- About Us
- Press Room
- Higher Ed
- Our Advocacy Agenda
Students’ Share of College Costs Rises
The rising cost of college has some people asking: Is college really worth it? Data show that it is definitely a worthwhile investment, but when students commit to pursuing a college degree, the next question is often: How will I pay for it? There was a time when struggling students could rely on federal and state aid, their institutions, and their families to help them pay for college. But the results of a recent Sallie Mae survey show that college costs are increasingly being borne by students themselves.
Sallie Mae’s How America Pays for College survey, conducted annually since 2008, asks 800 dependent undergraduates, ages 18 to 24, and 800 parents of undergraduates which funding sources they use to pay for college. The study’s five-year history makes it possible to track changes in funding patterns and amounts paid. The 2012 survey, conducted this past spring, covered the 2011-12 academic year.
The shift toward students carrying more of the education funding burden could be attributable to the changing financial dynamics of families and colleges. Between 2011 and 2012, parent contributions from income and savings declined and students’ own contributions — through income, savings, and borrowing — increased, covering 30 percent of college costs in 2012, up from 26 percent in 2011.
But families are not sitting on the sidelines as students struggle to realize their educational goals. Although the tough economy has caused many American families to lose financial ground, practically all those queried said they took measures to ensure money would be available for college. Students lived at home or added a roommate to reduce expenses. Parents reduced their own spending, which was matched by many students doing the same. Half of students said they increased their work hours, and 16 percent chose to attend college only part-time.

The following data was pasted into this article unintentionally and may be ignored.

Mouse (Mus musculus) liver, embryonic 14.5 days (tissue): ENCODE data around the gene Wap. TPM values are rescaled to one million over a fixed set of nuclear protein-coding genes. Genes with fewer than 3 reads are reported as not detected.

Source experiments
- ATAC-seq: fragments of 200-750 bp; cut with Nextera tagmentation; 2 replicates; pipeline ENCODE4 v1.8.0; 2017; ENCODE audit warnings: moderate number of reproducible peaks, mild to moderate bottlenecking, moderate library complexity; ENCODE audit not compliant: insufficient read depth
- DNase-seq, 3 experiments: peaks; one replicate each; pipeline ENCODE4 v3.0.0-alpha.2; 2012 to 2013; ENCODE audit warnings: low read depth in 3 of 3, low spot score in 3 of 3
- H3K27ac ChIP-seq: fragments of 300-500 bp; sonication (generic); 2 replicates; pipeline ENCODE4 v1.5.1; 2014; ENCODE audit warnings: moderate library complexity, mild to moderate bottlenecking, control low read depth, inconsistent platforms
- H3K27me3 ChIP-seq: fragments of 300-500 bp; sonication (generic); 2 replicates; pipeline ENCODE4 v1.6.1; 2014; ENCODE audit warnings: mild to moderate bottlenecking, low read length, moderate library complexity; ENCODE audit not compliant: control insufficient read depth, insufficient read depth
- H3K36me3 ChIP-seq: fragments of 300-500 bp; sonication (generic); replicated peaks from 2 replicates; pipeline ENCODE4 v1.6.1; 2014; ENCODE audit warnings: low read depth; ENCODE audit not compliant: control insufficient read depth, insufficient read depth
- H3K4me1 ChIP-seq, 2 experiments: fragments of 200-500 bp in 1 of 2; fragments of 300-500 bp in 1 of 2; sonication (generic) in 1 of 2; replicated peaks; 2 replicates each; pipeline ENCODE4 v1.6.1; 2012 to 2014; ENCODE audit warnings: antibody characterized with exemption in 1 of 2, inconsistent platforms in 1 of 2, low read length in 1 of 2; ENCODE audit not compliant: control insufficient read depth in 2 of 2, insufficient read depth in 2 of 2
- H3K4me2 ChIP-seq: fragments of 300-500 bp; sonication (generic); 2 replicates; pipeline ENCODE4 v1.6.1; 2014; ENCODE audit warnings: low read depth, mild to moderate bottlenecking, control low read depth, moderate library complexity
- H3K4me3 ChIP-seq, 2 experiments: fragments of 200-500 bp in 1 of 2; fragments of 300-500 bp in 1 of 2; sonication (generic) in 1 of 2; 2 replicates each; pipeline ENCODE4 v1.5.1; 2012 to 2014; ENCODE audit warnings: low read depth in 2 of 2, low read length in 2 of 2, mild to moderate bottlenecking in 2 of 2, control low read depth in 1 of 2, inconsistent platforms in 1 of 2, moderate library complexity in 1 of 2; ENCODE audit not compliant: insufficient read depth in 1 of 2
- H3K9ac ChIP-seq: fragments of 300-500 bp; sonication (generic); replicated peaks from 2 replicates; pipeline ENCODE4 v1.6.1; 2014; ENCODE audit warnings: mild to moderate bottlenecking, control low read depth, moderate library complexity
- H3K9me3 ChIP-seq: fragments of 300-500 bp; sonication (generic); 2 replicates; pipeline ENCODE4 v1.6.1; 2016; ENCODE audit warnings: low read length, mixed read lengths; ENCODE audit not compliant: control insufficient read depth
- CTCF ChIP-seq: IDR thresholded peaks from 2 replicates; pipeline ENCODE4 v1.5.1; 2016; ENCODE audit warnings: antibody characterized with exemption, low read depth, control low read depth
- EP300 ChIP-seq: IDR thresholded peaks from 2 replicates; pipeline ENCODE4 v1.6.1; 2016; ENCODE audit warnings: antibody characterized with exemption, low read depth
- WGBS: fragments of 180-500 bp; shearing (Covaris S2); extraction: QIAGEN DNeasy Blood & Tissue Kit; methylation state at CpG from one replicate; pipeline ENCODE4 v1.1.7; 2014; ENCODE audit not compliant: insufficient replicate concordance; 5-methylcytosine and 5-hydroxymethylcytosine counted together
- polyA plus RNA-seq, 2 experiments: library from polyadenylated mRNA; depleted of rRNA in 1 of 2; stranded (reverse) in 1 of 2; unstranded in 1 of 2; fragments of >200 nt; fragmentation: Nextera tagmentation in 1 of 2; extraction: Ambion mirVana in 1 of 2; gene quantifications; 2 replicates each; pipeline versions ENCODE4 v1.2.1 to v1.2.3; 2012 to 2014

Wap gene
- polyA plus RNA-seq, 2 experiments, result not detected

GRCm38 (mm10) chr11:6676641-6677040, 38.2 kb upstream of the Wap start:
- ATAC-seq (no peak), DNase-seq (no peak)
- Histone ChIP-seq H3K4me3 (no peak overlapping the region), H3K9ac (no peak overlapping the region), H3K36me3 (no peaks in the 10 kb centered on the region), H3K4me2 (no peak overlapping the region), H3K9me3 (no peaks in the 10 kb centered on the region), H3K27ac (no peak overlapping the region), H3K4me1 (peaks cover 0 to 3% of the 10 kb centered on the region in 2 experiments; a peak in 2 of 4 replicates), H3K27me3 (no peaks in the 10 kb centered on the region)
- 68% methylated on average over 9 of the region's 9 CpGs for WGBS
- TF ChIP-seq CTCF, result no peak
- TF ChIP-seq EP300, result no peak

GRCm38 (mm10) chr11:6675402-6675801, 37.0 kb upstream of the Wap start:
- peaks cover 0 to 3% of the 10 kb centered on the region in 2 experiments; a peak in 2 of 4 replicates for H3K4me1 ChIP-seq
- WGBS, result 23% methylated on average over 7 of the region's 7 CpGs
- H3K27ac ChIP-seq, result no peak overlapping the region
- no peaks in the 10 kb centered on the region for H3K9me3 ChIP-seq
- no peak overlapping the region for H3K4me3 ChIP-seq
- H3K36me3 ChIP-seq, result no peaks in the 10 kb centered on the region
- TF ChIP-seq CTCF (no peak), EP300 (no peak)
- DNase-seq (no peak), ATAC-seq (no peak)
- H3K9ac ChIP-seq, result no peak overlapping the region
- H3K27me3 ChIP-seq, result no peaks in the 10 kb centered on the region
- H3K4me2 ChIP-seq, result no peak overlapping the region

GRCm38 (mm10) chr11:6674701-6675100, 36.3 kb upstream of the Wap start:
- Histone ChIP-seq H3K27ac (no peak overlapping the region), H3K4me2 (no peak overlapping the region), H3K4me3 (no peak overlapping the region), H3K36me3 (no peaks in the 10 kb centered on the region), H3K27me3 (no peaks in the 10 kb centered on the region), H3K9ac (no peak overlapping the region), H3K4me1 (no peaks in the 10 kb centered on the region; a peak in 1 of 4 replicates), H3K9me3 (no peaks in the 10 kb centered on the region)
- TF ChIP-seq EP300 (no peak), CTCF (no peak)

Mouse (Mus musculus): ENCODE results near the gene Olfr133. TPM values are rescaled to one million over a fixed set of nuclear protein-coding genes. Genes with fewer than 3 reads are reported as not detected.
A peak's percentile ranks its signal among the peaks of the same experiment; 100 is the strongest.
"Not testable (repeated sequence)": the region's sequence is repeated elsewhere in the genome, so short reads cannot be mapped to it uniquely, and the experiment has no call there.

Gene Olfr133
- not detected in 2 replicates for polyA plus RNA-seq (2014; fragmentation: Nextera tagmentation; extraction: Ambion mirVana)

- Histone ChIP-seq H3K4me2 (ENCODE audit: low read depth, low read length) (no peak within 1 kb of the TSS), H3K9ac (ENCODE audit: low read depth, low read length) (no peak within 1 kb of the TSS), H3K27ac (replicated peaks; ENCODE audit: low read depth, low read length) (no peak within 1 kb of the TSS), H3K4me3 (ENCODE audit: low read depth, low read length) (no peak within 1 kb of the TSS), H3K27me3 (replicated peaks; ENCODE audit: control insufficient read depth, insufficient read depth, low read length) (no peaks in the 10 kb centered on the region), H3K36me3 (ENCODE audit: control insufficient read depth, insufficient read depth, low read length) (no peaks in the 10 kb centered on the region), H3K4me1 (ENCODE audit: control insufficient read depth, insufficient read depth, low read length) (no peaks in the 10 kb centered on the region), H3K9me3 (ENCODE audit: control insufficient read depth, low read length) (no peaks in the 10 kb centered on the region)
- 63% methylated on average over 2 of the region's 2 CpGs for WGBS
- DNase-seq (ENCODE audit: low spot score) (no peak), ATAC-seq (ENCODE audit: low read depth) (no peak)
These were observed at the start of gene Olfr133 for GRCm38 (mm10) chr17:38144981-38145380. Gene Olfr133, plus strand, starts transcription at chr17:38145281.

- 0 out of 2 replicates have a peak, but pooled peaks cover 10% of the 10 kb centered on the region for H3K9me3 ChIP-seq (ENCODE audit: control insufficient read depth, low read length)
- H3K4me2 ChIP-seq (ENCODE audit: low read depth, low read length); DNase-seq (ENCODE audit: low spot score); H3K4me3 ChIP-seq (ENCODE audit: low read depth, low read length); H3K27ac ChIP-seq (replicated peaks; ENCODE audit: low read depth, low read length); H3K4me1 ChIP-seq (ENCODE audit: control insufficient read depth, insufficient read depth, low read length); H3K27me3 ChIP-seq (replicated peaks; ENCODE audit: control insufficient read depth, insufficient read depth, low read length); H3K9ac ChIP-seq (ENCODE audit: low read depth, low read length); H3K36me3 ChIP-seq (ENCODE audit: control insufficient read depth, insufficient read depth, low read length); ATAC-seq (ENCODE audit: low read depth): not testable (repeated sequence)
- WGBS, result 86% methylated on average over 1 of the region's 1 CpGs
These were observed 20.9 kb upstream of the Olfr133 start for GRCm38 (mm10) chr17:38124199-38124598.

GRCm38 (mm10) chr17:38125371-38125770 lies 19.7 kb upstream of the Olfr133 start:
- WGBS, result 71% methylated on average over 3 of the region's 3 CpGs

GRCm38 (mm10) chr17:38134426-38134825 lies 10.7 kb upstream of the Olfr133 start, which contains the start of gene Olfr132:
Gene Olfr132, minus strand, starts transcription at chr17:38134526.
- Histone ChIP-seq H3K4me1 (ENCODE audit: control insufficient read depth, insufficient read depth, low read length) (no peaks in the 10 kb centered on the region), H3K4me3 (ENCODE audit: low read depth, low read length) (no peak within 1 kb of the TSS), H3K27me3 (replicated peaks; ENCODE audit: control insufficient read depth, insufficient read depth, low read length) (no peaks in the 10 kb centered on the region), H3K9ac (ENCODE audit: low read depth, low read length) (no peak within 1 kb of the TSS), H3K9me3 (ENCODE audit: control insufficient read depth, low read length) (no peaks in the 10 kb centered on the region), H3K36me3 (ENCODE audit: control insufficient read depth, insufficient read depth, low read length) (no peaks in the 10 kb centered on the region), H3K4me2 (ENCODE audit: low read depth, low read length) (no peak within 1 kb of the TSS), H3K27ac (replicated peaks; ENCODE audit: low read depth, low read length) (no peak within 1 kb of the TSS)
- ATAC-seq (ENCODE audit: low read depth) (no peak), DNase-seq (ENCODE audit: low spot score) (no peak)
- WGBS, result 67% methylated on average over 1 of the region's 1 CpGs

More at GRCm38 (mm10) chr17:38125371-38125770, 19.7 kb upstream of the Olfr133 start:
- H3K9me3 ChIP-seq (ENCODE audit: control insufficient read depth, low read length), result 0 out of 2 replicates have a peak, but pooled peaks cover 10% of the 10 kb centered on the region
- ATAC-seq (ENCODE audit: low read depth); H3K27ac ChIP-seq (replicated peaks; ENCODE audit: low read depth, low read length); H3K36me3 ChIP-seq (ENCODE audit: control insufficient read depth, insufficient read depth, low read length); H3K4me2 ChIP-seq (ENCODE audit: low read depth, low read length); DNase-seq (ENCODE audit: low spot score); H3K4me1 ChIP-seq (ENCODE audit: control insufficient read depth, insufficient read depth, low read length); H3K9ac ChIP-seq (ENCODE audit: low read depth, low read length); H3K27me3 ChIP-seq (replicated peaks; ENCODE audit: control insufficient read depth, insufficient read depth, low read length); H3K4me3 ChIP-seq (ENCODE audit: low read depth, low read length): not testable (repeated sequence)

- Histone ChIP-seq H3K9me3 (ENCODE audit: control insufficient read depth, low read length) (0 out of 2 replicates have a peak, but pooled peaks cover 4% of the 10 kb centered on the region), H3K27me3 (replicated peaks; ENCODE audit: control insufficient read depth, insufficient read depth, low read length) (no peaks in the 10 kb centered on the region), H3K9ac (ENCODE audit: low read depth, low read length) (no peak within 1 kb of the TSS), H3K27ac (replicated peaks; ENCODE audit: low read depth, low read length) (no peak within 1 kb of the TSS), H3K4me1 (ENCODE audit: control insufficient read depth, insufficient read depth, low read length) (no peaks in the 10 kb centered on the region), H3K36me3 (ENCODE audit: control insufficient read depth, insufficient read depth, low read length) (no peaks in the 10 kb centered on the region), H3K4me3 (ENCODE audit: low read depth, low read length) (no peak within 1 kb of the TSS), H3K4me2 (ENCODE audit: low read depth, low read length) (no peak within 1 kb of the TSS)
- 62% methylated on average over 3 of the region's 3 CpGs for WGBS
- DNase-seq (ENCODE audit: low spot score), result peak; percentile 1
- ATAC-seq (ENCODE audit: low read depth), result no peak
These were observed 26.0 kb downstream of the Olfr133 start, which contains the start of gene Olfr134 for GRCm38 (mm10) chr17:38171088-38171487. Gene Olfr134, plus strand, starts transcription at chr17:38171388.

Despite some families’ best efforts, cost proved a limiting factor at several levels of college decision making, especially for low-income students. In 2012, cost was the driving factor in 69 percent of families eliminating specific colleges from consideration. That figure rises to 75 percent for students from low-income families, half of whom eliminated some colleges before even getting to the research phase. These students potentially bypassed their best institutional matches, and although grant and scholarship aid are up from 2009 and 2010 levels, they have fallen this year to 29 percent from a one-third share of college costs in 2011. Students also switched majors to cut costs, and 27 percent of students overall and 30 percent of low-income students chose or transferred to less-expensive schools.
The willingness of students to step up and assume their share of financial responsibility for their education, and their tenacity and flexibility in taking necessary measures to get through to completion, proves just how much they value this investment in their future. Society needs to offer a commensurate commitment.
—Anneliese M. Bruner